To Market, To Measure

6 July 2017

Marketing is a discretionary expense for clubs and must be measured.

In a not-for-profit enterprise such as a club, why do we market? While club constitutions refer to meeting the needs of particular interest groups or supporting activities, there is no reference to maximising profits or members' wealth.

The hospitality marketplace is competitive and to meet the requirements of our constitution, we need to provide a relevant and appropriate venue to as many patrons as possible. This means recognising the challenges around changing demographics and our access to digital communication tools.

Club have become much more than an institution that supports a particular sport or objective.  Clubs are now hospitality venues competing in a broad market and seeking patrons to support food, beverage, gaming and other offerings to derive a profit which supports club objectives.  Simply, we use marketing to attract people who are not necessarily promoters or supporters of our core objectives, but who are prepared to spend money in a hospitality venue.

A term often used to describe marketing activities in a club is AEMP or PEMA, which relates to advertising, entertainment, marketing and promotions.  Marketing also includes other activities associated with promoting a club, such as entertainment and promotional events.

Measuring the success of club marketing is essential as marketing costs are a discretionary expense.  A logical consequence associated with incurring an entirely discretionary expense is the desire to measure the outcome of exercising that discretionary judgement.  Measuring the outcome from marketing is a science in itself as the direct relationship between cause and effect cannot always be identified.

When incurring a marketing cost is is essential to define the expected result from the cost being incurred and how the expected result can be identified or measured.  Statistics have a significant part to play in correlation analysis.

A club may introduce, for example, a special campaign to promote gamin activity over a particular time period.  The club will have extensive historical data for activity levels during time periods and if a promotion is introduced, the variation in revenue during that time period can be measured.  Provided there are no other activities that would impact on revenue, a club can then analyse the cause of an increase in revenue and the costs involved in achieving that increase.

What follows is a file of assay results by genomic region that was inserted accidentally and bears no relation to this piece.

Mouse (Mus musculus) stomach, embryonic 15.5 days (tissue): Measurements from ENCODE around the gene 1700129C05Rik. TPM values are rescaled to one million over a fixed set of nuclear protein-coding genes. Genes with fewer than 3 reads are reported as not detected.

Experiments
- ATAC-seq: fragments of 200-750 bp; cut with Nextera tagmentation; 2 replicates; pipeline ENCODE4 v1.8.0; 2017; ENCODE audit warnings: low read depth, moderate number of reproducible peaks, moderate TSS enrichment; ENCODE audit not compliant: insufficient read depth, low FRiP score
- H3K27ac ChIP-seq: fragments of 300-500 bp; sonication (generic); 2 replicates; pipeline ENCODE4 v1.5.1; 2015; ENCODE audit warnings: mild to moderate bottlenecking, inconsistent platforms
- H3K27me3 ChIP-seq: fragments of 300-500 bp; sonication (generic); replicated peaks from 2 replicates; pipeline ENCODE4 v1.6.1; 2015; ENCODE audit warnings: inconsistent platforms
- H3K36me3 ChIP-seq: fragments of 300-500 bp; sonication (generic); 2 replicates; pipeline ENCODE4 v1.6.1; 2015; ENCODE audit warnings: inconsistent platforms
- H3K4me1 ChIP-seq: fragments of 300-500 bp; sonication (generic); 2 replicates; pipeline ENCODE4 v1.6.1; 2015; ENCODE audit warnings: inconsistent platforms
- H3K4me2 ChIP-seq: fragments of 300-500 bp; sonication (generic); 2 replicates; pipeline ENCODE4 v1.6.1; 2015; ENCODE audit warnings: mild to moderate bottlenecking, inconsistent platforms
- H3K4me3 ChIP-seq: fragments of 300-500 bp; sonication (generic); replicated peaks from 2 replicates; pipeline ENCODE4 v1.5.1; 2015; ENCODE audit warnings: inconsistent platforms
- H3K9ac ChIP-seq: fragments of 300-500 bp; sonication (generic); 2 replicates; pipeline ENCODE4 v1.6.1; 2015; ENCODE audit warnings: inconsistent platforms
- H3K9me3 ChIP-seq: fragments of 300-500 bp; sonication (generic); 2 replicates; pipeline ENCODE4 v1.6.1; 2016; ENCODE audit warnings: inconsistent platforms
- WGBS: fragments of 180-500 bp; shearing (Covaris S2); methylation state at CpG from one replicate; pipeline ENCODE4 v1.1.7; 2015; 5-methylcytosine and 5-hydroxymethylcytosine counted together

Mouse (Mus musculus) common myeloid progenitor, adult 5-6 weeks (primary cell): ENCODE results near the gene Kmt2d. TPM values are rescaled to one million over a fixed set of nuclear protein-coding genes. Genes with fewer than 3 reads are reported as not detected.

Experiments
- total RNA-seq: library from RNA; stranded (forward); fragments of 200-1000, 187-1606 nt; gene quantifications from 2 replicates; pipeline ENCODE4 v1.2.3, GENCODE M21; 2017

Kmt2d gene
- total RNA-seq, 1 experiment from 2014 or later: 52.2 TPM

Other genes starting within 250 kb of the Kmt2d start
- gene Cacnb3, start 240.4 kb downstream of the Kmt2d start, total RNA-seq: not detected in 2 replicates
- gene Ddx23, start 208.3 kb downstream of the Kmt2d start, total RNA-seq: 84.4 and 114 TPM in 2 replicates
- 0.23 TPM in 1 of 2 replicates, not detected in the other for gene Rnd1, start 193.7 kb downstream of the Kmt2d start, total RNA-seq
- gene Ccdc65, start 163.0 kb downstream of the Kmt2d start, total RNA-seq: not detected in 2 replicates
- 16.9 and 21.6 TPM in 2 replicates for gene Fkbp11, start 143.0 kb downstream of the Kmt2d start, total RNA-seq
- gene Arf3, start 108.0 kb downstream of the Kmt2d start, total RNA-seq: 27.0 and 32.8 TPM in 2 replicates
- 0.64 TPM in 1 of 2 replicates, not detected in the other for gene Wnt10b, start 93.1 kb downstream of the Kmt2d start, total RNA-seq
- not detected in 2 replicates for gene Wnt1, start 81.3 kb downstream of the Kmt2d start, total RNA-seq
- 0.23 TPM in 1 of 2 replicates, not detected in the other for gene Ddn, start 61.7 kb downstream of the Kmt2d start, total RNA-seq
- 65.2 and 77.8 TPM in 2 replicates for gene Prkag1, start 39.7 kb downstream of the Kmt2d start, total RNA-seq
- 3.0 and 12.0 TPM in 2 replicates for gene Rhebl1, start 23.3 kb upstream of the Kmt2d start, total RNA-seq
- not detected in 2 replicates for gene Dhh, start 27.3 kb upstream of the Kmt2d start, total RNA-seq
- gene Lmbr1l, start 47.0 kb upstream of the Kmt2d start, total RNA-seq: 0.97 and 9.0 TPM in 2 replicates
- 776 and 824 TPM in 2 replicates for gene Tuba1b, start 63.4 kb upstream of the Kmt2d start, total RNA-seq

Whether the promotion of a gaming activity has a net financial benefit requires further detailed analysis to identify additional consequential costs.  A variable cost associated with increased gaming activity is increased gaming duty, or potentially increased labour costs as a direct result of the need to provide increased service.  A proper analysis of the promotion for gaming in this example would include an analysis of the impact on revenue and on the profit after direct costs are identified.

Other, more obscure activities can also be measured as a result of "marketing activity", including brand awareness and its rise or fall depending on marketing strategies.  If you don't have internal marketing staff, it is worthwhile considering expert advice on discretionary promotional spending versus costs incurred.  A simple club promotional activity is the meat raffle.  Usually attended by the same people at the same time each week, competition to win can be fierce.  Arriving just in time for the event and leaving directly after, it is common for unlucky patrons to complain they have to visit the supermarket instead.

There is anecdotal evidence that marketing activity such as a meat raffle is provided simply because it has always been done, with no rationale nor justification.  This is not a marketing activity; it's a community support activity and should be accounted for as such.

Marketing is a discretionary expense for clubs and must be measured.  Failing to do so can compromise your club's bottom line.

(SOURCE: Greg Russell, Russell Corporate Advisory, ClubLIFE, June 2017)

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